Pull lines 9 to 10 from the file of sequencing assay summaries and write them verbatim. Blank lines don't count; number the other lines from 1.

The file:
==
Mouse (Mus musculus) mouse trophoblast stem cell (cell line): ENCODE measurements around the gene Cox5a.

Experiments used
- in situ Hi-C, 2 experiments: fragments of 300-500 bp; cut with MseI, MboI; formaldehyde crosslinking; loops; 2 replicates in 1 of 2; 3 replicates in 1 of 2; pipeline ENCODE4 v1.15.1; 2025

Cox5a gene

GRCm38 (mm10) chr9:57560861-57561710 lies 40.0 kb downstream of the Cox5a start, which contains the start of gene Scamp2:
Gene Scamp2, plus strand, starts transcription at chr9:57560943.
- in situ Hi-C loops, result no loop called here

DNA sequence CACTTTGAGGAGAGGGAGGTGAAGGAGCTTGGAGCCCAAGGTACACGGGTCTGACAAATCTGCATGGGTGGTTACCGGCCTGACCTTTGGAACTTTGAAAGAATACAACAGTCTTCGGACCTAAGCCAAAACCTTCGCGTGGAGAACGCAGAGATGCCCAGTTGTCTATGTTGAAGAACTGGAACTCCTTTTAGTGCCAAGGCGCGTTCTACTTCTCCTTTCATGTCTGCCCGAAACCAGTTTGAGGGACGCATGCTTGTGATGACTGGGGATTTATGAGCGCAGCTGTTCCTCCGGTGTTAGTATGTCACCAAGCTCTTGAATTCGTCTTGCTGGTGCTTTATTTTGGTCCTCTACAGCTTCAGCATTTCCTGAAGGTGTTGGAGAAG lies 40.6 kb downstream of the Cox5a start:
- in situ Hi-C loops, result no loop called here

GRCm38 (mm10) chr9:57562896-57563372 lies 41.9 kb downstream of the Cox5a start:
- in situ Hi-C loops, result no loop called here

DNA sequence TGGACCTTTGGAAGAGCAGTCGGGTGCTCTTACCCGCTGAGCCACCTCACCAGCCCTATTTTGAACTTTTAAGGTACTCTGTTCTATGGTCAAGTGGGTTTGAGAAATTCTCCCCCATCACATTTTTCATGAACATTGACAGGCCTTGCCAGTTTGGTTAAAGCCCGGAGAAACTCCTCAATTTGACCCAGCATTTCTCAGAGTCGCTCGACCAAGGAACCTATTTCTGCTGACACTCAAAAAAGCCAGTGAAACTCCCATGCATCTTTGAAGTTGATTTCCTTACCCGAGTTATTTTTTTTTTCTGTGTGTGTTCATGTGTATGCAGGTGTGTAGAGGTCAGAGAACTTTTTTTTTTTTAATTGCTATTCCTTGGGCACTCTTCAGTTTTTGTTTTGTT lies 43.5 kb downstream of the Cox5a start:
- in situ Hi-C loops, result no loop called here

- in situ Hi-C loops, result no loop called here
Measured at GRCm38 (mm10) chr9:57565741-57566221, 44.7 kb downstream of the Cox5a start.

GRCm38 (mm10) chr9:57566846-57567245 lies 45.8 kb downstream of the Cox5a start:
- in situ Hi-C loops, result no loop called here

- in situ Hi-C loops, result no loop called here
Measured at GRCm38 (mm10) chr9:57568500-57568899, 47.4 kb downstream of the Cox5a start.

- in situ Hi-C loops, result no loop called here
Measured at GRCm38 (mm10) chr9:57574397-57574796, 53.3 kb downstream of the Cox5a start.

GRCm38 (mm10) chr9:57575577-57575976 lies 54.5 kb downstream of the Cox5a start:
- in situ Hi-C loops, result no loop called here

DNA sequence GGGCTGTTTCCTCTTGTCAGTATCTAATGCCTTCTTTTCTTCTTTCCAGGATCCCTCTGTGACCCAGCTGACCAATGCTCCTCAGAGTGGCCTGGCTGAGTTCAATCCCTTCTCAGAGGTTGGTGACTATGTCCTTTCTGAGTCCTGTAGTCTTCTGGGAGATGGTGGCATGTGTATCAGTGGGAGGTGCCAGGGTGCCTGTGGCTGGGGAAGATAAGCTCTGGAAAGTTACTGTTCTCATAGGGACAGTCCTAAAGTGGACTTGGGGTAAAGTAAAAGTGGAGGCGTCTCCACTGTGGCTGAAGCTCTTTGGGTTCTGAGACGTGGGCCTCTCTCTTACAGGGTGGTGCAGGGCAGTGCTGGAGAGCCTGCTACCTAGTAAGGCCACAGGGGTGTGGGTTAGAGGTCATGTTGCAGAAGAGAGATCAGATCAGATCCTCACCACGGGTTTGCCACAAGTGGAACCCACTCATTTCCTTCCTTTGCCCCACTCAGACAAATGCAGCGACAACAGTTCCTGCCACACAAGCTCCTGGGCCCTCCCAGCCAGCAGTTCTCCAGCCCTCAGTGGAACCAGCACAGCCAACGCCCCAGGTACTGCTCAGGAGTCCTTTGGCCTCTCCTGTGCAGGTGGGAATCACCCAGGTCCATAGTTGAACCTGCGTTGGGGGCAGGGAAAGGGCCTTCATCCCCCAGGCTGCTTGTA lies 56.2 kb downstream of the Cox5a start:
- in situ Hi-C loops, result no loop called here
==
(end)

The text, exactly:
- in situ Hi-C loops, result no loop called here

GRCm38 (mm10) chr9:57562896-57563372 lies 41.9 kb downstream of the Cox5a start: